Date - 18th December 2007 Distance - 6 miles
Map - OL19
Start point - Road side parking Cote Moor (NY 738016)


Summits Achieved

Name Height (ft) Height (m) Grid Ref
Stennerskeugh Clouds 1536 468 NY 7444 0050
Fell End Clouds 1500 457 SD 7385 9979


The Walk

We met up with Uncle Eric at a place called Cote Moor near to the village of Ravenstonedale in Cumbria. Once Dad was ready we jumped into his rucksack and set off. The walk up the hills was only short so to add some distance we first took a pleasant walk across the fields climbing numerous stiles to get over walls and fences. After passing a few isolated houses and farms we came to a narrow road passing by the farmhouse of Stouphill Gate.

Now Dad is a real chutney face and eats jars and jars of it, so the sign that greeted us was heaven sent for him! He found a jar of apple chutney but only had a £10 note and there was not enough change in the honesty tub on the tray. Luckily for Dad, Uncle Eric came to the rescue and the jar was tucked away in the rucksack. There were quite a few pounds in the tray and it is nice to think that it can be left without any one stealing it. Now if you look more closely at the photo you might notice at the right top in the distance a signpost. This marked our ongoing route over more fields to Bowber Head. As well as a caravan site it is the home of Cumbria Classic Coaches and we were all delighted to see the old buses and coaches that they operate.

This is a Guy Arab III built in 1951 (it is as old as our Dad is too!) and originally operated by a bus company called Lancashire United. It has an interesting radiator cap, that reads "Feathers in our Cap" and at the bottom Guy Motors Ltd. This fascinated us.

There were others including these -

That on the left is an AEC Regal coach from 1948 originally owned by Florence Motors of Morecambe, which is of course where we live. The other is a Leyland Tiger PS1 from 1946 originally operated by Preston Corporation Transport. Uncle Eric and Dad really do find us some interesting things to see? If you want to find out more about the buses then go to the website

Further walking along narrow lanes and fields eventually brought us almost back to the car. This was the hamlet of Stennerskeugh and a walled estate called The Street. Before we started up the hill Uncle Eric showed us this castellated folly. Due to the high wall it was difficult to get a photograph so please excuse us if this is not very good.

This is a remnant of Hwith House that was demolished in 1927. It was a fine house built in 1868 by John Hewetson, who gave it its strange name composed of the initials of the first names of his five sons.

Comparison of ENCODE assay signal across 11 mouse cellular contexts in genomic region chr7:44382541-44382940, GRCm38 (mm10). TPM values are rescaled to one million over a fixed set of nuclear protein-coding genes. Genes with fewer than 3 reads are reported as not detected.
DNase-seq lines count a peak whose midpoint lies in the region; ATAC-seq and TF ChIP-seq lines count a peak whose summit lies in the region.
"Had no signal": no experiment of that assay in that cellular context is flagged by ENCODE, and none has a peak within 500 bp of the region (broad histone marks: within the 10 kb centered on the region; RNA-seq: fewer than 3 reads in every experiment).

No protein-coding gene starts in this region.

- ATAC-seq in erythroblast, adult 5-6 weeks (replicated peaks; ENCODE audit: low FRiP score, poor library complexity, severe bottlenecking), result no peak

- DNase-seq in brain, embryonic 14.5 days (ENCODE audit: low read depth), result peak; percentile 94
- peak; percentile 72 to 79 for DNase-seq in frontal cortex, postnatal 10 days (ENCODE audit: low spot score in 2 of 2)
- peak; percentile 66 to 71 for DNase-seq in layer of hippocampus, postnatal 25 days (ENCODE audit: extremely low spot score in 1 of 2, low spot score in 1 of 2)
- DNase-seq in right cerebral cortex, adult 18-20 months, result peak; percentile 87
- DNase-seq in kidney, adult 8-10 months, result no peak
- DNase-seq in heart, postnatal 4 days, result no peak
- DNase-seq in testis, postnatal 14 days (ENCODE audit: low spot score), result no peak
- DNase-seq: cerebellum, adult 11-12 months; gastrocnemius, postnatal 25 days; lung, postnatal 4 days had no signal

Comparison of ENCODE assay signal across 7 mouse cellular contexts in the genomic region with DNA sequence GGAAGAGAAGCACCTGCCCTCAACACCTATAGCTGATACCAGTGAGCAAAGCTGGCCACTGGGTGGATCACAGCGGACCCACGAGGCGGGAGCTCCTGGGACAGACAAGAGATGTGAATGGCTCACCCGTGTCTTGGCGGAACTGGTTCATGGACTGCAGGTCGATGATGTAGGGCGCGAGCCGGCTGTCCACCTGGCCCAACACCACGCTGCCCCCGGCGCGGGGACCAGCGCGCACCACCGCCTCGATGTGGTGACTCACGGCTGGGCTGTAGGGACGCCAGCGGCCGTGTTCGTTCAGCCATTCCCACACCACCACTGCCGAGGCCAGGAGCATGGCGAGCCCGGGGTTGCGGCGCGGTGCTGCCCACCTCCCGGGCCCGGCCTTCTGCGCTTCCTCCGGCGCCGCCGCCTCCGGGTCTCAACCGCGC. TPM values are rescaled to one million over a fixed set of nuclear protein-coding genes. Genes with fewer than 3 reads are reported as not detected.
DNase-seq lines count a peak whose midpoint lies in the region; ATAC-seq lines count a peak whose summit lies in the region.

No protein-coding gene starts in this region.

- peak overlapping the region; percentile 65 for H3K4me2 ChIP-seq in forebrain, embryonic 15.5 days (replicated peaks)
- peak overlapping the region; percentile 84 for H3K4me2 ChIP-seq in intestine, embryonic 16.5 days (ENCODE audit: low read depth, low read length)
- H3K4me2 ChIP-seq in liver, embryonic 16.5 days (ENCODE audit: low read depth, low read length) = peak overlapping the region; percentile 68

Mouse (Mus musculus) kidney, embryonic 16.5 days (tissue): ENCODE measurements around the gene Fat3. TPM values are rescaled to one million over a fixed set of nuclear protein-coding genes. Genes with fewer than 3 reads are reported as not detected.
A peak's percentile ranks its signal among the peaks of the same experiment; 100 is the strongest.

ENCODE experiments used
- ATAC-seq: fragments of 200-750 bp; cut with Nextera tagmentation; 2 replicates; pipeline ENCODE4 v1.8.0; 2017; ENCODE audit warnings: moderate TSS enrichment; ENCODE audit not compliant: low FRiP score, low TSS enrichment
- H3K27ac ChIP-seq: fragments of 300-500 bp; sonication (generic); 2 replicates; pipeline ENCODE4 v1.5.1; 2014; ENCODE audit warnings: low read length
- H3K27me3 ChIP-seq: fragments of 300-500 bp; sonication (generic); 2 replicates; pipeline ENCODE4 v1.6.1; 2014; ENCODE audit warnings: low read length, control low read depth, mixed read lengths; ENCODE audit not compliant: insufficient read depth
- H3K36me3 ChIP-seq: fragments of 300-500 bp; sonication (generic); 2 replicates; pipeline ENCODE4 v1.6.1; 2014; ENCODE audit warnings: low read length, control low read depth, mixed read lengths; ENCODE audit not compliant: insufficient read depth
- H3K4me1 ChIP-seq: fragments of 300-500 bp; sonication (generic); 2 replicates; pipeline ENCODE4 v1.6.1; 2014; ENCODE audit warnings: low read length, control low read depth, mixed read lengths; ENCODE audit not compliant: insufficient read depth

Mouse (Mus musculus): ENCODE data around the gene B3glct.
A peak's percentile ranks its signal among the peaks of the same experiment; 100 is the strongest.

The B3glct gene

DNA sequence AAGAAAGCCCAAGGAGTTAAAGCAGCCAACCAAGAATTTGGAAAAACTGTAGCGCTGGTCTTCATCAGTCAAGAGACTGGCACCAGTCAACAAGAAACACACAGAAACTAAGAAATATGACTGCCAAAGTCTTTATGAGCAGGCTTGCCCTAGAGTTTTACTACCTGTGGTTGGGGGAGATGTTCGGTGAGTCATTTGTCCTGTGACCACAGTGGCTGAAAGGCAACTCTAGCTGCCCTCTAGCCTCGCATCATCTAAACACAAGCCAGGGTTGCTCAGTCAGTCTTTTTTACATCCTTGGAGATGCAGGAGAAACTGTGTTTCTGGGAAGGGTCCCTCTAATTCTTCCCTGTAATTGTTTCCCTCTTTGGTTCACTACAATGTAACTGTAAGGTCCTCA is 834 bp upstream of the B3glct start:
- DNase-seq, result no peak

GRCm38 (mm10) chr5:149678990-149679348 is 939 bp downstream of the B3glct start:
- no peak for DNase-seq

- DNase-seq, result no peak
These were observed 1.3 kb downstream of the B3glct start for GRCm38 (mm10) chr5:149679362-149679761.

Finally we now commenced the climb and after about half and hour we reached the top of Stennerskeugh Clouds. A modest hill but interesting for areas of limestone outcrop known as limestone pavement originally formed millions of years ago.

Due to the solubility of limestone, limestone pavements are associated with some very curious and unusual landforms. The most characteristic surface feature of limestone pavements is their division into blocks, called clints, bounded by deep vertical fissures known as grikes.

Leaving the ridge of Stennerskeugh Clouds we contoured left round a small valley to reach the summit of Fell End Clouds and more limestone pavement. From here there was a good view back to Stennerskeugh Clouds.

Dad took our photograph at the cairn.

The guidebook we were following then said to aim for a prominent tree, still standing some 35 years on! It was then a steady descent passing an old limekiln. These and others like them were used extensively following the agricultural revolution to burn limestone and so produce quicklime which was used by the farmers to spread on the land to reduce the acidity of the soil.

Soon after we reached a narrow road where we turned right to return to the car. It was straight and reference to the map confirmed that it was once a Roman Road. And so ended a fascinating walk. During the whole walk we did not see another person. Just wonderful especially when we thought about all the crowds there would be in the towns and cities rushing about Christmas shopping. Uncle Eric and Dad then drove to the village of Newbiggin on Lune, where they went to a cafe called Lune Springs for their lunch. We had our sandwiches sitting in the car. Well, we were hungry by now.